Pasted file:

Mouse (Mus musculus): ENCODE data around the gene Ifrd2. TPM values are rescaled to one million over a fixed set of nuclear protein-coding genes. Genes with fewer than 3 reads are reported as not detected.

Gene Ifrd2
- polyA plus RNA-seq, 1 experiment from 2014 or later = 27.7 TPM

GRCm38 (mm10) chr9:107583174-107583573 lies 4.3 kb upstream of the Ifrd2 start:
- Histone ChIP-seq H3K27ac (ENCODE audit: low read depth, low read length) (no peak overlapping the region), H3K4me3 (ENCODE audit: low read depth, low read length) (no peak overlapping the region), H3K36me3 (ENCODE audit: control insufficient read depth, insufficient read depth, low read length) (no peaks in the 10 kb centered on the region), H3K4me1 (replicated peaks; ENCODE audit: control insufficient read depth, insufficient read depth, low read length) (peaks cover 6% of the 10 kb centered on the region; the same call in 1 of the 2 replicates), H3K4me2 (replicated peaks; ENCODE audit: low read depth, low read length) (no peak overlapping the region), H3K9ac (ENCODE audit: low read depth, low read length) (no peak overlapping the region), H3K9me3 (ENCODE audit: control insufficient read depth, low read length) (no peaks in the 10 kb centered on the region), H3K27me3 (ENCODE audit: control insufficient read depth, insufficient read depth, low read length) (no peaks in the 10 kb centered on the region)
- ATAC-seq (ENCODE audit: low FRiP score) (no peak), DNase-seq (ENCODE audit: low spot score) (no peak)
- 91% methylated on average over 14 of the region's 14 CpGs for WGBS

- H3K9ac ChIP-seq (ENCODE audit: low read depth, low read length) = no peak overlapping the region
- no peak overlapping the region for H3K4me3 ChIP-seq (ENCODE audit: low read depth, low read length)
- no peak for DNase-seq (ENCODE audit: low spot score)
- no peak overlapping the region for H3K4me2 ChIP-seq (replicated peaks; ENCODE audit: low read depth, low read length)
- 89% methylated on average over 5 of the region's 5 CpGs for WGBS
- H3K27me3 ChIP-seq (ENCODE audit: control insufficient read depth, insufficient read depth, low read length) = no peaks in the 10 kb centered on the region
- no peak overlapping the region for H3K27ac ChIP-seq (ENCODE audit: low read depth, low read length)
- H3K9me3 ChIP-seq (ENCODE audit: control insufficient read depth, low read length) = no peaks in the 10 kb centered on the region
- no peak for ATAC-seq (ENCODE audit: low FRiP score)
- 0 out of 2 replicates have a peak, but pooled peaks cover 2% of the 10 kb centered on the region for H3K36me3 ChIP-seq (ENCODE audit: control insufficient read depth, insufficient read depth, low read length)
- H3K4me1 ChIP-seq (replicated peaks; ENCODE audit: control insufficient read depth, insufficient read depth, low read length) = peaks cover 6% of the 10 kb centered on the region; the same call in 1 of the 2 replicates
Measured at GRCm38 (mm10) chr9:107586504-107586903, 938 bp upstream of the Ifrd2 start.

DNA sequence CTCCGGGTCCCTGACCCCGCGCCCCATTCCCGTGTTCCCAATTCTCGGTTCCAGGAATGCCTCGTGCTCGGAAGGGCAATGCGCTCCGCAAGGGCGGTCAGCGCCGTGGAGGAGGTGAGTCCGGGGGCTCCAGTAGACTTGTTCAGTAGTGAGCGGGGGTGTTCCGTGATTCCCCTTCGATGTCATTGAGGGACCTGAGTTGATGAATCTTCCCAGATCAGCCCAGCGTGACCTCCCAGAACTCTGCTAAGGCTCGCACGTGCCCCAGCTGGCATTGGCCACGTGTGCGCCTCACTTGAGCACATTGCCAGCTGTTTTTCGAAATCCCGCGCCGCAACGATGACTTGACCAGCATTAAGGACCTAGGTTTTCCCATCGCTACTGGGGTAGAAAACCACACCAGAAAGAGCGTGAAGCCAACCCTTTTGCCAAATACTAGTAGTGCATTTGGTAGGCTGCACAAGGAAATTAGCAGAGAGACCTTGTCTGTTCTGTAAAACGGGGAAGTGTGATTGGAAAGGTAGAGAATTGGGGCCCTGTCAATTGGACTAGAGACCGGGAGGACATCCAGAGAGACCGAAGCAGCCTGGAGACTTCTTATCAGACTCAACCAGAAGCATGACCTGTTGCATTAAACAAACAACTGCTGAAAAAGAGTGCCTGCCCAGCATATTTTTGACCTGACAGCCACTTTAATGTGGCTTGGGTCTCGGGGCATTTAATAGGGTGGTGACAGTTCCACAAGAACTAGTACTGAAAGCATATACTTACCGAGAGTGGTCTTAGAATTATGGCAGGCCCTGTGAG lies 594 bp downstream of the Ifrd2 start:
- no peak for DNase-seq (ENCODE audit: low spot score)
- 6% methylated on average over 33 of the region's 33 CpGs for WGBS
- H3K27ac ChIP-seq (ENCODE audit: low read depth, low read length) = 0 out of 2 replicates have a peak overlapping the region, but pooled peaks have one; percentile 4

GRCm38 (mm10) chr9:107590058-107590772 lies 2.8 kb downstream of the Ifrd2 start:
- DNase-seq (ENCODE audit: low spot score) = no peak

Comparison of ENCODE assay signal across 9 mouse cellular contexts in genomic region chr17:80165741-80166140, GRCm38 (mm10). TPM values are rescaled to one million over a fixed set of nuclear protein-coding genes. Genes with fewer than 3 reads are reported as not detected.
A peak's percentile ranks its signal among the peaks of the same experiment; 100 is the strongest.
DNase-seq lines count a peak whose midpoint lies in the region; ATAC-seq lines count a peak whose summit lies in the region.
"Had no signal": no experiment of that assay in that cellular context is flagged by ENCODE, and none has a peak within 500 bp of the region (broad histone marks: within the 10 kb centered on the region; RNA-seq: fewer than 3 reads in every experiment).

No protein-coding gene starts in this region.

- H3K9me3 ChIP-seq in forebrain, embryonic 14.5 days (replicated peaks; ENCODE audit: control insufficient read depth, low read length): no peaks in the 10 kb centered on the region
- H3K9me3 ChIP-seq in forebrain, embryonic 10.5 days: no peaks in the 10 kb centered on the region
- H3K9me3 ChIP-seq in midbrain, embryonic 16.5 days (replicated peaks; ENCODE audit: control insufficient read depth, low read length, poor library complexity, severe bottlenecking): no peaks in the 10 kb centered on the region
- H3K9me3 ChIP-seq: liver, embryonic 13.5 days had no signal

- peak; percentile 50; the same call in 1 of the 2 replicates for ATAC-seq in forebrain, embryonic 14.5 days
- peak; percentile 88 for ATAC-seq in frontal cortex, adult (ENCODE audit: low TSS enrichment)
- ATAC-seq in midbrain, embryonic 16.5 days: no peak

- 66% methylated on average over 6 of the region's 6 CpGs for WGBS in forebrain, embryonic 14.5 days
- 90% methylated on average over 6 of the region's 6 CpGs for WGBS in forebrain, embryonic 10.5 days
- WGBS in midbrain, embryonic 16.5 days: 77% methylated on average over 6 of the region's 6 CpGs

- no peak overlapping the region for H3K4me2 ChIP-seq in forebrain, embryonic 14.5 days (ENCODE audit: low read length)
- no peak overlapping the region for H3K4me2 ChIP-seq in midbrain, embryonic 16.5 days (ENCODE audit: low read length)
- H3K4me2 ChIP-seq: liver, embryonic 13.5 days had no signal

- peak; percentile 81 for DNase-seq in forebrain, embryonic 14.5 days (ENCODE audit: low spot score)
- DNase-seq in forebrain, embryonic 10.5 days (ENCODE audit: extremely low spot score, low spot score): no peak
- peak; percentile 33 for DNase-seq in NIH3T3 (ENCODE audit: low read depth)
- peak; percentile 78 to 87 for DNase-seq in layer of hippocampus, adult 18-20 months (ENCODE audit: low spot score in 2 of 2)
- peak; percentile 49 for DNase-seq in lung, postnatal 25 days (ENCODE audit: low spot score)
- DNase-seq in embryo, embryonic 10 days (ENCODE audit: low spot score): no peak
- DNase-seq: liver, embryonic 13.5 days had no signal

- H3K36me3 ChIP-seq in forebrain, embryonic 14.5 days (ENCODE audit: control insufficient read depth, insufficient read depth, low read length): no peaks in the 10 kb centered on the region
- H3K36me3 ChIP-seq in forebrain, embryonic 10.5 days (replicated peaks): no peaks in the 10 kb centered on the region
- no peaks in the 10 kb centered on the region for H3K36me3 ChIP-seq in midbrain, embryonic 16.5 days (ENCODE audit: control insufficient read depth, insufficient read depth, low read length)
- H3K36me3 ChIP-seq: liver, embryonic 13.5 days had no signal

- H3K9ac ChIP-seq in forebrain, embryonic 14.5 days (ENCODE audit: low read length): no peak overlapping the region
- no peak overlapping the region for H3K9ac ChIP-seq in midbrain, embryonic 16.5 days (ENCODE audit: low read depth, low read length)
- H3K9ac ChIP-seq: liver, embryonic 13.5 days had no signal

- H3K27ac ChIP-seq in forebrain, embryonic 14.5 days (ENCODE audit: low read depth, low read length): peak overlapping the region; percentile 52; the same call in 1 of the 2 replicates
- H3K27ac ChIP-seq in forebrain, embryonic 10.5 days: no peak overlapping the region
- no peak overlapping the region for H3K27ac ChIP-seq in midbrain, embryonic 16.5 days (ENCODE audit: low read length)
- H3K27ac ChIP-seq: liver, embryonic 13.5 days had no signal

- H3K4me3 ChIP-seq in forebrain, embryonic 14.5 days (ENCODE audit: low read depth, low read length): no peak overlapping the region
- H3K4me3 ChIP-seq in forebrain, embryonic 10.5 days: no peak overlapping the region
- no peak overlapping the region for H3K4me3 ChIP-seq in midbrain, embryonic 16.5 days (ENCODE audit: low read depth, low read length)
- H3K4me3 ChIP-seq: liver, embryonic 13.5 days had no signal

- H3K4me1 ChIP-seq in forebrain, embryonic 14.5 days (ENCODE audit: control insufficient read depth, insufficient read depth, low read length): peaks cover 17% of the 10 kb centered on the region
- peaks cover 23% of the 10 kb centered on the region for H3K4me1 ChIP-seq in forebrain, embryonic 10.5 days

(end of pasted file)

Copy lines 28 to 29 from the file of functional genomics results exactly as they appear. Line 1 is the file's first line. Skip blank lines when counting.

DNase-seq lines count a peak whose midpoint lies in the region; ATAC-seq lines count a peak whose summit lies in the region.
"Had no signal": no experiment of that assay in that cellular context is flagged by ENCODE, and none has a peak within 500 bp of the region (broad histone marks: within the 10 kb centered on the region; RNA-seq: fewer than 3 reads in every experiment).